What I’ve Learned in My Time Serving on My HOA Board

Wine&Cheese HOA Board.pngSo far, I’ve been a member of my HOA board for 4 years. In that time, I’ve gained a new perspective on my community and the work it takes to maintain it. Prior to serving, I would be happy to pay my dues and let someone else take care of everything, and probably much more likely to have a negative view of the Board and of HOAs in general. I think if you live in an association, becoming involved on the Board or with some sub-committee is eye-opening in the way that working in a restaurant makes you a better customer. These are some of the lessons I’ve learned (I’m sure there are more to come):

Serving can be fun:
I’ve made friendships and enjoyed getting to know a group of people I might never have interacted with otherwise. Modern life is often spent driving from garage to garage, with little time leftover to build relationships in the community. I think it’s pretty common now not to know who your neighbors are, let alone be friends with them. Serving on the HOA Board is an opportunity to meet some of your neighbors and build relationships while working toward common goals. Board members get to experience a deeper sense of community in taking care of the neighborhood.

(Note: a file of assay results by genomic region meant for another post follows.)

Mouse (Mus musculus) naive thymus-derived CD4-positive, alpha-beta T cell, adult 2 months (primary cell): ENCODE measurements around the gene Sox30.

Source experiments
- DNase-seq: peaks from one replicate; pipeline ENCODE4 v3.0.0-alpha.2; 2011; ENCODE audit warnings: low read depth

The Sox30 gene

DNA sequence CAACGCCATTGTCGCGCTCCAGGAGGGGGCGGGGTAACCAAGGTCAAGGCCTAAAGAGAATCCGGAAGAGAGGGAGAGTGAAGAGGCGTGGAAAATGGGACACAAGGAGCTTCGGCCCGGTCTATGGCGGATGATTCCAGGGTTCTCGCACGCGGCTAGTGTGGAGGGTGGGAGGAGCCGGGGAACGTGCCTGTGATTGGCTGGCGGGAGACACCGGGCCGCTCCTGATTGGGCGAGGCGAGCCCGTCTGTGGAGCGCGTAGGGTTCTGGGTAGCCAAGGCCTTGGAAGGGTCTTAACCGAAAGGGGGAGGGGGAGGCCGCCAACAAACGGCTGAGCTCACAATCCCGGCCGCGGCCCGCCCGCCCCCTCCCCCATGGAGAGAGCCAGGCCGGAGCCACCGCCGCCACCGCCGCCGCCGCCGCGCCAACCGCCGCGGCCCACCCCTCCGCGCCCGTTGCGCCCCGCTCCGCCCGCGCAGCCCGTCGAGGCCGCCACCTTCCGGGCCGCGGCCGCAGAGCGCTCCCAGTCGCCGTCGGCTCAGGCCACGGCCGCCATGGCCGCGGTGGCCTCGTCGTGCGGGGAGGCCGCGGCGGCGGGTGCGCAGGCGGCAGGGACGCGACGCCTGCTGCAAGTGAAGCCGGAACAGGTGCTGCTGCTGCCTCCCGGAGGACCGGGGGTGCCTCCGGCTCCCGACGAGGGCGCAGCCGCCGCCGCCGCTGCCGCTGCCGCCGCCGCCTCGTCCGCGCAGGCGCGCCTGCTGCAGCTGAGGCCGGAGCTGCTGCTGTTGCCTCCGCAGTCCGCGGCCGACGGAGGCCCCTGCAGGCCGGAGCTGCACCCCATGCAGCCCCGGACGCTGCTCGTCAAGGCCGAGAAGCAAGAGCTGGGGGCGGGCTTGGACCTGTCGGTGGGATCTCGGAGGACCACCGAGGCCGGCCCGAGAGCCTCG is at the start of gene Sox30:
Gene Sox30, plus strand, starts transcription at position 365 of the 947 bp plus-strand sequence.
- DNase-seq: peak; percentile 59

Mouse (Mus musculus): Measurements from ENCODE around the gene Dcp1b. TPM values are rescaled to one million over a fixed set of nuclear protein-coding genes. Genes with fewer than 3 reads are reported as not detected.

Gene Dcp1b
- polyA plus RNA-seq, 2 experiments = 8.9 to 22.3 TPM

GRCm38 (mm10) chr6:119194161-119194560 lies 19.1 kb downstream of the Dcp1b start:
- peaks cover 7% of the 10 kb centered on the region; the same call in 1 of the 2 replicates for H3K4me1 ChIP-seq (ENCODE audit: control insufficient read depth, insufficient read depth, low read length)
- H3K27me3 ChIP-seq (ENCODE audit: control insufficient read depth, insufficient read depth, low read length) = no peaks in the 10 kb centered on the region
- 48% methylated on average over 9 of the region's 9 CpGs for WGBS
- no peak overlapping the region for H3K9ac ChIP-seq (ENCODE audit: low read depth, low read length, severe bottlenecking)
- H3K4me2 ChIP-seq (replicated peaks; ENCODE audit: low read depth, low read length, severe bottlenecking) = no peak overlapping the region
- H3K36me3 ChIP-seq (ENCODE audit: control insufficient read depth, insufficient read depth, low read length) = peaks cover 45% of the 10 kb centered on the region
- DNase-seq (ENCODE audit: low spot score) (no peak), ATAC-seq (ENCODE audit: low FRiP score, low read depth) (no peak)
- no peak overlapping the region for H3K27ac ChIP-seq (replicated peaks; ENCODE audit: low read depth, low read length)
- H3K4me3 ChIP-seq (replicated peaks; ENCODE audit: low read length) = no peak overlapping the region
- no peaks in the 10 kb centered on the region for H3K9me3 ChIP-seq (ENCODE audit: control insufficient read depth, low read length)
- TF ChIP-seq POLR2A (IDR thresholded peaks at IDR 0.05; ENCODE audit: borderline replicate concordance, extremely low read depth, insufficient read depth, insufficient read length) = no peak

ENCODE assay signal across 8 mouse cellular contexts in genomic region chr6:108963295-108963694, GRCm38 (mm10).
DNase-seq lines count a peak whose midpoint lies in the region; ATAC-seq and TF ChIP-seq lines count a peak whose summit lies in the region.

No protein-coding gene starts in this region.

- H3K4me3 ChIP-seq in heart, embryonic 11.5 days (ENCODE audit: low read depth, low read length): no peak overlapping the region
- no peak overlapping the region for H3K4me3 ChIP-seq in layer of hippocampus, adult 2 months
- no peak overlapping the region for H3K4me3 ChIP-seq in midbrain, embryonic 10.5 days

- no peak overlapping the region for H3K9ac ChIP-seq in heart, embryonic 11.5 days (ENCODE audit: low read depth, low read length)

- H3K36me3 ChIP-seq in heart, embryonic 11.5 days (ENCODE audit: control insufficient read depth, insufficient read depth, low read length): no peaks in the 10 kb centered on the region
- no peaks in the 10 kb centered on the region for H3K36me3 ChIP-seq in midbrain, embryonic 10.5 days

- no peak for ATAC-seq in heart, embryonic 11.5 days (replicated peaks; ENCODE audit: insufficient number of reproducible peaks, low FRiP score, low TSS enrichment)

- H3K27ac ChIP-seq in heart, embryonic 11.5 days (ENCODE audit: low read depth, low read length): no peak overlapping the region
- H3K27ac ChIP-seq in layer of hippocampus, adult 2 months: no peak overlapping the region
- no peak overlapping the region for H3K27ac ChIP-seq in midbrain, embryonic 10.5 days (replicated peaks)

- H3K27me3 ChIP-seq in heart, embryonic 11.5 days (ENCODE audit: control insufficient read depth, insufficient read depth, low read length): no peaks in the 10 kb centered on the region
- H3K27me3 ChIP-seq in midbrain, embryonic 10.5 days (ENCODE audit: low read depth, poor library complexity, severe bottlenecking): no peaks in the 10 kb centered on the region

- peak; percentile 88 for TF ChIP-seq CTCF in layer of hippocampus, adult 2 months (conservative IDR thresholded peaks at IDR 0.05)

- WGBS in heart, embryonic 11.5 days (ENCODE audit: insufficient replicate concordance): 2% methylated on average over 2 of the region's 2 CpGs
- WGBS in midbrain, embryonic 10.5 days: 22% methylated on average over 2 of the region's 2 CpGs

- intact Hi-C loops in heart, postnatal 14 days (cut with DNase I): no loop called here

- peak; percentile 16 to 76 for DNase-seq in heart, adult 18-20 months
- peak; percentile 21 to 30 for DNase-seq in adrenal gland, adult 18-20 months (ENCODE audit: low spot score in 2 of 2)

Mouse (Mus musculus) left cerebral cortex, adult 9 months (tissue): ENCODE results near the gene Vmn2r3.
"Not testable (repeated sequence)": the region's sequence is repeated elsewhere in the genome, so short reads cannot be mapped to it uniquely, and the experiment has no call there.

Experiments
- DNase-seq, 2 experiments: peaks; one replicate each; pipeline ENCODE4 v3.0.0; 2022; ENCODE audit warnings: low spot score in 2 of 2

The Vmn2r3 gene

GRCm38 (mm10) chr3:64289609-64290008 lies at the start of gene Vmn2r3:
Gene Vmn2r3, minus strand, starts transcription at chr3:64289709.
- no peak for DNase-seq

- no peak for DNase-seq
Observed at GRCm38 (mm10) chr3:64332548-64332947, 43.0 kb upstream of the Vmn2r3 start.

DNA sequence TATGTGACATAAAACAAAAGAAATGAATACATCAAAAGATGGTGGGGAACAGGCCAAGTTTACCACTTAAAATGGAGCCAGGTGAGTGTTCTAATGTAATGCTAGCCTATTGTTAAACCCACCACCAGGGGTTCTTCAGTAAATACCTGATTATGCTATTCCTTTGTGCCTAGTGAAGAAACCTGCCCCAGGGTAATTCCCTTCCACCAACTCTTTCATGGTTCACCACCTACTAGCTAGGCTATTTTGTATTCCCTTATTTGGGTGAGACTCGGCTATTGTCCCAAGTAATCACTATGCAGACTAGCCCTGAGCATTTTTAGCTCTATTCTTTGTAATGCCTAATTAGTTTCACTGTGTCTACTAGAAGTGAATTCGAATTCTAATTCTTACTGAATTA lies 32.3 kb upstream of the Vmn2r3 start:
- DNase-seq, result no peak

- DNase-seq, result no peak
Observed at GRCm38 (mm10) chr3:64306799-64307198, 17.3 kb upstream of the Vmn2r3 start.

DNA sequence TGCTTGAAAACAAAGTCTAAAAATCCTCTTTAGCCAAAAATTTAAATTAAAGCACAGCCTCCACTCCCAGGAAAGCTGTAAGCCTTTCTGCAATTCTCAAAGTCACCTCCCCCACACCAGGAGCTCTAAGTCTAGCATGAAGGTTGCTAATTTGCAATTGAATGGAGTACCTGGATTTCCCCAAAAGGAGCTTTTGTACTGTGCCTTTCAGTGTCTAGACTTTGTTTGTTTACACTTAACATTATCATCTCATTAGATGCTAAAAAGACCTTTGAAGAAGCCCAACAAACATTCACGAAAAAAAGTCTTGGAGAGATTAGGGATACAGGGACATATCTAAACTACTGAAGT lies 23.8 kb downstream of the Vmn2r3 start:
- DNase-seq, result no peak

Wine and cheese make everything better…even board meetings:
Simple refreshments help lighten the mood and tone of board meetings and the chance to share a bite around a communal table with fellow Board members makes it easier to hash out the details of upcoming projects and budgets because sharing food has a way of mitigating interpersonal differences.

Activity counts:
It’s not enough to be on the Board in name only. Every community needs an active, engaged Board to make sure procedures are followed and that maintenance is taken care of. A Board ca only be as effective as its members are active.

It’s serious business:
Serving on the HOA Board means weighing in on decisions with real impact. These decisions determine how money collected from homeowners is spent, what policies are adopted, how to handle delinquent accounts, and so much more. It’s important to realize that decisions Board member make can have legal repercussions, so it’s not a duty that should be taken lightly. Luckily, my Board has never gotten into legal trouble, but when you see negative headlines about the HOA, it usually comes down to either a homeowner not understanding the rules they agreed to follow, or a Board abusing its power in some way. I’ve learned that Board members should seek out and value the advice of legal counsel with tougher decisions, especially related to collections.

It’s community service:
If you join the Board, you are volunteering your time and talents for the benefit of the community. Board members are not compensated, to the contrary, they are often rewarded for their efforts with impatience and ingratitude. Many homeowners treat correspondence with the Board like an angry Yelp review, not remembering that Board members are simply neighbors donating their time. There are positive interactions with general homeownership, and most likely appreciate that the association hums along, manicured and maintained without any direct effort on their part, but feedback always skews negative. If you serve on your board, adopt the outlook that no news is good news and consider your work as community service.

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